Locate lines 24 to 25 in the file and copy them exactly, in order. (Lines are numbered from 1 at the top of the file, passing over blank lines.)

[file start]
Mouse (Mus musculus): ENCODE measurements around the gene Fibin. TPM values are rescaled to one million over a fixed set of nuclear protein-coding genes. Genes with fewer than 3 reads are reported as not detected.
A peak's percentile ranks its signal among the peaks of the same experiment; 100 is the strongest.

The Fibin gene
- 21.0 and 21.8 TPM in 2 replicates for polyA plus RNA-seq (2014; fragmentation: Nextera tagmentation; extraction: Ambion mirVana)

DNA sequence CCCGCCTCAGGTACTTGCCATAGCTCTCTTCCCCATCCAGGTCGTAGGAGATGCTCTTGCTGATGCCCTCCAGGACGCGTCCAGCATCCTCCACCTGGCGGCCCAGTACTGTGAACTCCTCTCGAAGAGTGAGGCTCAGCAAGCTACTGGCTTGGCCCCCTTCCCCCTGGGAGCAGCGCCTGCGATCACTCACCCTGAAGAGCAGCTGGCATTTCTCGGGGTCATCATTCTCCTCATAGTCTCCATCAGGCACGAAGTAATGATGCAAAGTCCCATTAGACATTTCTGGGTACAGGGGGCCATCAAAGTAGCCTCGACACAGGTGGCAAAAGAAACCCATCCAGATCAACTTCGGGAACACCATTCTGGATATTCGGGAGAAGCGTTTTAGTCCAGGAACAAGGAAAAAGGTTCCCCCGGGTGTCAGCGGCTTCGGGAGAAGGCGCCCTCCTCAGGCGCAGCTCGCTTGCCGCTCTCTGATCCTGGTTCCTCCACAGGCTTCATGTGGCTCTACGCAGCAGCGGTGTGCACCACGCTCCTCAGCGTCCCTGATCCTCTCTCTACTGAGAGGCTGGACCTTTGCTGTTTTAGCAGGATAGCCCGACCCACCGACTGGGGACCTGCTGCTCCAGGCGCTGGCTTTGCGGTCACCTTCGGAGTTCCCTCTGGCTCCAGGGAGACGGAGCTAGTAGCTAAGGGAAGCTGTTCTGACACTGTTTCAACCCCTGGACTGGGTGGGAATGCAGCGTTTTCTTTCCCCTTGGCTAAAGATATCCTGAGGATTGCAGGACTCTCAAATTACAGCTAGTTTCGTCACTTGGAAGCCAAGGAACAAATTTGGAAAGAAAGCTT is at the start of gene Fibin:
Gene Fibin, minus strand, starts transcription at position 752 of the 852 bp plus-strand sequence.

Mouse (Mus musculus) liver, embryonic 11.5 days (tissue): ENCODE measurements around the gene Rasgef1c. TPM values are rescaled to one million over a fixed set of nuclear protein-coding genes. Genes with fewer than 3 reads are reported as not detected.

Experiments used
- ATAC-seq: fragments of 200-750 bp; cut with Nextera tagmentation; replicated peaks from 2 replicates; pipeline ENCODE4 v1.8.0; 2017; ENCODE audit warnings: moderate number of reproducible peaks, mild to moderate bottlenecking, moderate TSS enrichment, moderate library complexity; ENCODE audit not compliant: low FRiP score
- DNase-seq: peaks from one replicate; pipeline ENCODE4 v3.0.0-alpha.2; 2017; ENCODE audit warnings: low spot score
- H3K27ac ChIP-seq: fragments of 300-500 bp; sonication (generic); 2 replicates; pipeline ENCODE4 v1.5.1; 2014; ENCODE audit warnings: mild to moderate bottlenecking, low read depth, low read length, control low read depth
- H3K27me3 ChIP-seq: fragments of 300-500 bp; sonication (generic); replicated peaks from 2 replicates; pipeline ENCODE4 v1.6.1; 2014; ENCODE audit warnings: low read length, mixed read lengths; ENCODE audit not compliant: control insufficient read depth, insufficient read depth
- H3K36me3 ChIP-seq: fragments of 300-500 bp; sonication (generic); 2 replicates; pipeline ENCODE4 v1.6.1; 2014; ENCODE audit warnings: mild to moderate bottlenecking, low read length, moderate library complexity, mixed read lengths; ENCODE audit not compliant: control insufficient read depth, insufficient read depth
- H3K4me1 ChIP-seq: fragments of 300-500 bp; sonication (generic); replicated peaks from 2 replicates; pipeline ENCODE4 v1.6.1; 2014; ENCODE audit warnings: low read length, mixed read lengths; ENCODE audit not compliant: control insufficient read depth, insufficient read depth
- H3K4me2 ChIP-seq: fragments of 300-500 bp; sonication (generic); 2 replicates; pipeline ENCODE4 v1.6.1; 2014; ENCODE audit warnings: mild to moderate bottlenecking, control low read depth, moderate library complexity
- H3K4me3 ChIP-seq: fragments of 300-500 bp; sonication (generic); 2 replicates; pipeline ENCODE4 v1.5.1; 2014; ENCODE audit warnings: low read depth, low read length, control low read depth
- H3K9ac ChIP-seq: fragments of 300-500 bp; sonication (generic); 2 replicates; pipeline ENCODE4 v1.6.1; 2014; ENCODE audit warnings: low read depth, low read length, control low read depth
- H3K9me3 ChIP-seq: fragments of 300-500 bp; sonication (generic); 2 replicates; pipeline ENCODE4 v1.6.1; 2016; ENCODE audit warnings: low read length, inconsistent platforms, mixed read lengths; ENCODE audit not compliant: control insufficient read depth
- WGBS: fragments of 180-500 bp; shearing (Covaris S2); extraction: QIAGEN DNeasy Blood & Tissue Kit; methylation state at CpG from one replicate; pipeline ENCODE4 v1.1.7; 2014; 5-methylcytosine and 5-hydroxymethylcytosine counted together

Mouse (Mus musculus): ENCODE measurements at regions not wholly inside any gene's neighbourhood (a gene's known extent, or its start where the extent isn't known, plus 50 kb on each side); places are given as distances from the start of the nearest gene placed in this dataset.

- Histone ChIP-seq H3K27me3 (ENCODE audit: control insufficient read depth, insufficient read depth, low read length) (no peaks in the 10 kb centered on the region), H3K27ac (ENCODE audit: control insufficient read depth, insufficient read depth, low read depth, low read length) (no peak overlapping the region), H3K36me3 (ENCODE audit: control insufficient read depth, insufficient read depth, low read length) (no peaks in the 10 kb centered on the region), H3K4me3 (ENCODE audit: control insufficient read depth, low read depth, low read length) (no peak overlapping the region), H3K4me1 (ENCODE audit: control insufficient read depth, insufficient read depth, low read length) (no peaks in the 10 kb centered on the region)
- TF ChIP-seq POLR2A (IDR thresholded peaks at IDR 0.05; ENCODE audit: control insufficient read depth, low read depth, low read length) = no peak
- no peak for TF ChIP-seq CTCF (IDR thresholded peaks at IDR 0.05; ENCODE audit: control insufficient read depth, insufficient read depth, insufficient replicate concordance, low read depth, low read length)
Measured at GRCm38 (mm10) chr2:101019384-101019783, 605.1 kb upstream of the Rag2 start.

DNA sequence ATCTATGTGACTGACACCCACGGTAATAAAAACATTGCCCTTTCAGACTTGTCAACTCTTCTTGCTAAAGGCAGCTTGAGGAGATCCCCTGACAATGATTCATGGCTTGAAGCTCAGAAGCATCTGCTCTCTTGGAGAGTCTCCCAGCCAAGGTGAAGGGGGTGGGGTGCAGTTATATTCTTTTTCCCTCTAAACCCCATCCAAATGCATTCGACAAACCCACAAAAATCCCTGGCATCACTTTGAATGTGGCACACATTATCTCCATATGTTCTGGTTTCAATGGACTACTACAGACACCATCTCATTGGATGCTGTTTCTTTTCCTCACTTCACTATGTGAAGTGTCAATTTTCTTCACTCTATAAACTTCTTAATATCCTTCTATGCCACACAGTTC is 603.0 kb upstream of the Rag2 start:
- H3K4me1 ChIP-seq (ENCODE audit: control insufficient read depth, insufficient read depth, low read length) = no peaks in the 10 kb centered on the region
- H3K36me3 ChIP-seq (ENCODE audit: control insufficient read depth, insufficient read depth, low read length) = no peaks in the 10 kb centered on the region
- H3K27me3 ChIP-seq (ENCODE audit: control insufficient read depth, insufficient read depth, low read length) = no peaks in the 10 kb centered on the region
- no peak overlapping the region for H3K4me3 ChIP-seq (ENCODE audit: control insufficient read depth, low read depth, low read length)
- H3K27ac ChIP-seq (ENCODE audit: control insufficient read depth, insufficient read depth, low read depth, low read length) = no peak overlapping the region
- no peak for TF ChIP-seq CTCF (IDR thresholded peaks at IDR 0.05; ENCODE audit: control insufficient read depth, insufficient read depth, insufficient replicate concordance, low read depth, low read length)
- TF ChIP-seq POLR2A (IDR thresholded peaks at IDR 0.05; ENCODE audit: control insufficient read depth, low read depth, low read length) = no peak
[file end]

Measured at GRCm38 (mm10) chr2:101019384-101019783, 605.1 kb upstream of the Rag2 start.

DNA sequence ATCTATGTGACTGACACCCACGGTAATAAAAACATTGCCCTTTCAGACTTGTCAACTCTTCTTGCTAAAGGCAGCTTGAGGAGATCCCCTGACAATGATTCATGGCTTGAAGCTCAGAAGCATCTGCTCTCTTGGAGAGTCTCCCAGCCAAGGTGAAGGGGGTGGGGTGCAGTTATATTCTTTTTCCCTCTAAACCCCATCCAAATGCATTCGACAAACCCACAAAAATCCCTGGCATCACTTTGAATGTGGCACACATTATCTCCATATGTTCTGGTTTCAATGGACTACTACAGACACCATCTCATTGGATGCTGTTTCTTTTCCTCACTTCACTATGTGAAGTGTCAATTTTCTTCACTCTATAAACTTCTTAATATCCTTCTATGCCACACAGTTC is 603.0 kb upstream of the Rag2 start: